Quick, without thinking about it name the most important character of your story. Go!
Your main character, right? It seems pretty obvious. That’s the character your audience wants to see. That’s the character you have to get all of us to like, so we’re willing to enjoy your story. Even if your main character is a hateful prat, you have to make us love him or her, or else we’ll certainly never stay with your story to the end.
Well, yes, maybe. But I would argue differently. In my mind, the most important character in your story isn’t the one whose story it is, but the one who creates the story:
Think about all the stories you know and love. How many of them start with the main character doing something proactive? Can you think of any? I can’t. At least not any iconic characters. Luke Skywalker. Harry Potter. Frodo Baggins. Lyra Belacqua. Arthur Holmwood. Katniss Everdeen.
Their stories begin before we are introduced to them, but not because of anything they do. We are introduced to these characters right as they become personally engaged in their own stories. Right as something happens to them to change their world and drive them, usually reluctantly, toward becoming the protagonists of their stories.
Let’s think about the stories we know and the ones we want to tell. Something outside your main character’s control puts him or her on the path to becoming the protagonist of the story, and more often than not that something is put into motion by someone. That, of course, is usually your antagonist. It’s your antagonist who carries your story, whether you want us to hate or love your antagonist, agree or disagree with them.
Besides, we don’t need to hate your antagonist. In fact, I think the best antagonists are those we don’t hate. The ones who we might even agree with in some ways, were they not such extremists.
You can sometimes get away with a boring, stock, cardboard-character protagonist who nobody really likes. Tolkien did. Lucas did. More importantly even than your protagonist, your antagonist must be someone interesting. Possibly someone charismatic and likeable. Yes, you can also get away with uninteresting antagonists, but you really need something else to capture your audience’s attention and keep it engaged.
Let’s be honest, antagonists like Lord Voldemort and Sauron are not that interesting. One is half-dead for nearly half the books he’s in and the other is a disembodied eye in a tower. Both are more like story elements than characters. They push their respective stories into happening, but they are little more than evil-for-evil’s-sake mustache-twirlers like Snidely Whiplash.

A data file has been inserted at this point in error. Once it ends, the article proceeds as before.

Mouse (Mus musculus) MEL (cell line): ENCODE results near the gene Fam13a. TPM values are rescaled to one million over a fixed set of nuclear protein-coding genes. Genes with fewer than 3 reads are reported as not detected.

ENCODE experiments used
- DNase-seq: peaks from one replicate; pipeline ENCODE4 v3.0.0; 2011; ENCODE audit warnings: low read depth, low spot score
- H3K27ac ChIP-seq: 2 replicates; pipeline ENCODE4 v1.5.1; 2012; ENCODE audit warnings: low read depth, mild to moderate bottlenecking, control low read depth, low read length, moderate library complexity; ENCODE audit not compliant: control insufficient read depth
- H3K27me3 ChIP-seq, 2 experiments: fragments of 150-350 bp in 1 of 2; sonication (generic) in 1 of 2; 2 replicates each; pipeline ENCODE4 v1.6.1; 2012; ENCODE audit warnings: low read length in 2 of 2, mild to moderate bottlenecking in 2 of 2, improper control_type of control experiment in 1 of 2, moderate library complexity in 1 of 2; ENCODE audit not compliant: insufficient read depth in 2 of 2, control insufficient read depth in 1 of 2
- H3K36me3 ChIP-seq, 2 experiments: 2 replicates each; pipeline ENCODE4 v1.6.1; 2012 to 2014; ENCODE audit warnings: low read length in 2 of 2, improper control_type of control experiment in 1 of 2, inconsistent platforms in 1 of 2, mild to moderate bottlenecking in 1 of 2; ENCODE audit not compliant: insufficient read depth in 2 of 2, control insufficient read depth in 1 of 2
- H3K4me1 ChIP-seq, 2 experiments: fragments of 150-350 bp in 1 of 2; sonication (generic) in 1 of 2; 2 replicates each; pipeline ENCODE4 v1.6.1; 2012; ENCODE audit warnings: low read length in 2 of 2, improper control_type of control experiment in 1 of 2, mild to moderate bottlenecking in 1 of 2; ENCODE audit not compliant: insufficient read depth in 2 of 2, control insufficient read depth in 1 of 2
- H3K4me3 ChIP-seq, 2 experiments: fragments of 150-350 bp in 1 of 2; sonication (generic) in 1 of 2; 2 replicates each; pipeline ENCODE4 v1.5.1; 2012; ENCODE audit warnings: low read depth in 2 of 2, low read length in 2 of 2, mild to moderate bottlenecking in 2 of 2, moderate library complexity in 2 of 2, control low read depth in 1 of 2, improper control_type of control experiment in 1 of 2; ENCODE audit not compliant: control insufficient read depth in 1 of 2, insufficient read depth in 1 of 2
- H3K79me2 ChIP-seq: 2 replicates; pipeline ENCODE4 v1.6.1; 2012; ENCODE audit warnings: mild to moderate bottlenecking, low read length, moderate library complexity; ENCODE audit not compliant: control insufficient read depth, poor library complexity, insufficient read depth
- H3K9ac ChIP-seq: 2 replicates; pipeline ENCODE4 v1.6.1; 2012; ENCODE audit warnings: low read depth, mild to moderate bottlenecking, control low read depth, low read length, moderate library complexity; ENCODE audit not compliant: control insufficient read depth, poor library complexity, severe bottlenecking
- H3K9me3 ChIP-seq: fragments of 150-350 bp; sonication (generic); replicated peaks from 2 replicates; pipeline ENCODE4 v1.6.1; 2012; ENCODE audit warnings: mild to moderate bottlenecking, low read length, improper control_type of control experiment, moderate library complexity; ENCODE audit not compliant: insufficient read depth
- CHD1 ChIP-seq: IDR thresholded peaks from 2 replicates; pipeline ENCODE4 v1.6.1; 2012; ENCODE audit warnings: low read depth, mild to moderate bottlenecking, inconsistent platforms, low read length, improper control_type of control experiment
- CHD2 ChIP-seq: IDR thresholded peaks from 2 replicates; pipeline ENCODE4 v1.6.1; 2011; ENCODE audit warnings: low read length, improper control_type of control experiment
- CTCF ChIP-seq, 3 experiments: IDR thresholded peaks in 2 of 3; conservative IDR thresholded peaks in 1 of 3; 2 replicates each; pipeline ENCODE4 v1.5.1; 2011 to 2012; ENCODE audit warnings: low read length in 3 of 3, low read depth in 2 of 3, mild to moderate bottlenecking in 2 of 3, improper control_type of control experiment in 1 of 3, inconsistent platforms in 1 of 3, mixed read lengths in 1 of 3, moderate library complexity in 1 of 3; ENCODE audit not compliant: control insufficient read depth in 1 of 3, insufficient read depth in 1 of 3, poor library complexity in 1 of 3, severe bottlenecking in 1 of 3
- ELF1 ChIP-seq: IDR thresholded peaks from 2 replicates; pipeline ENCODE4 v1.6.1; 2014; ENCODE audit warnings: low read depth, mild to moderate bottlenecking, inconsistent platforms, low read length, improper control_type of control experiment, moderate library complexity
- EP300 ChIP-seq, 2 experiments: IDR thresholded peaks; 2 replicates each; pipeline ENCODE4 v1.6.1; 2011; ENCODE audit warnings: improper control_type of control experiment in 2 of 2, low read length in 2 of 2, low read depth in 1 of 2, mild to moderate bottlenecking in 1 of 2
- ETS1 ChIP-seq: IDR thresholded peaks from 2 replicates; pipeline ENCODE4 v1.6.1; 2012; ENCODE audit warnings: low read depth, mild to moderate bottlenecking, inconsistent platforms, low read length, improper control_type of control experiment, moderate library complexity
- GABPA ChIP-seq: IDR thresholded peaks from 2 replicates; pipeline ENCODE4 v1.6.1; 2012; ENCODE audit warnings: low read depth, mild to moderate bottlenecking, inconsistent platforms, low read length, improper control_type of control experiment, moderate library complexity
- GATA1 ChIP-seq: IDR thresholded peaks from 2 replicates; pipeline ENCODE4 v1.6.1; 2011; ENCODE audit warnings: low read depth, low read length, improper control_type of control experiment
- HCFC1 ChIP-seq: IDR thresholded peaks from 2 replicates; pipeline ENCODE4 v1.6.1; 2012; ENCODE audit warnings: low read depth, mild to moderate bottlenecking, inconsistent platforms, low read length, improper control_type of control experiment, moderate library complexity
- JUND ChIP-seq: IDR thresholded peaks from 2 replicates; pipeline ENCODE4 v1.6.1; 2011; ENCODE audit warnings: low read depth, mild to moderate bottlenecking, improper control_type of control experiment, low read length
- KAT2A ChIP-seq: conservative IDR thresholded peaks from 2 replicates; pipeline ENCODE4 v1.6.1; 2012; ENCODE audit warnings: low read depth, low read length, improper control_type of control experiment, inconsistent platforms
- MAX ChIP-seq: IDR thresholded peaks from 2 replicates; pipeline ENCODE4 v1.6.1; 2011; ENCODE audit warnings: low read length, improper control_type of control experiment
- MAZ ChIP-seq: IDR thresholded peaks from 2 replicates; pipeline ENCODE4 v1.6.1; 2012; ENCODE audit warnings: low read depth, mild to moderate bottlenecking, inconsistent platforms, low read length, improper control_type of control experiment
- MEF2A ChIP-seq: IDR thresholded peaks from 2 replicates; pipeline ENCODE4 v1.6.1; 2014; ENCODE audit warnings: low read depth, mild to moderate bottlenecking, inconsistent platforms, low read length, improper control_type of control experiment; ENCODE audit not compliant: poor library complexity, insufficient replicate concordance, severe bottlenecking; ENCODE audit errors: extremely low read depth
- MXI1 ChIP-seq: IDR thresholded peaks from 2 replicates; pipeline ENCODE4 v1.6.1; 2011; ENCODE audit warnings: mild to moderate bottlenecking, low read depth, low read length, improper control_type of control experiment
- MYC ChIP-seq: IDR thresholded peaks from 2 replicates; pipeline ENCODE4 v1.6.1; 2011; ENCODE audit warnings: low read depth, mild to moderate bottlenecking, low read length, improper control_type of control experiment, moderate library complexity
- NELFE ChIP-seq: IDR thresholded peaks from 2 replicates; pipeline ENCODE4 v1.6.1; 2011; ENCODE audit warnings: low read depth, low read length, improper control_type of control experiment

So think about the antagonists who you like; the ones who are interesting. The ones who get you cheering even more than the protagonists in their stories. I consider Severus Snape, for example, to be arguably the most interesting character in the Harry Potter books. Other interesting antagonists I can think of include Spike from Buffy: The Vampire Slayer, Magneto from the X-Men stories, or Marisa Coulter of the His Dark Materials trilogy.
These characters do despicable things and oppose their corresponding protagonists at almost every turn, but we are drawn to them because, well, being bad is fun. Antagonists almost always have the most fun in stories, if for no other reason than because they lack inhibitions. Where the protagonists are often boring because they have to hold back and play the “good guys,” there’s something freeing about cheering—somewhat—for those who toss aside social mores in pursuit of their goals.
What am I getting at?
Think about your protagonist and how much effort you’ve put into developing him or her. Now take that amount of effort and put twice as much into your antagonist. Your story—and your audience—will thank you for it.
There’s a lot more I want to say about antagonists, but I’ll come back to them over the coming weeks.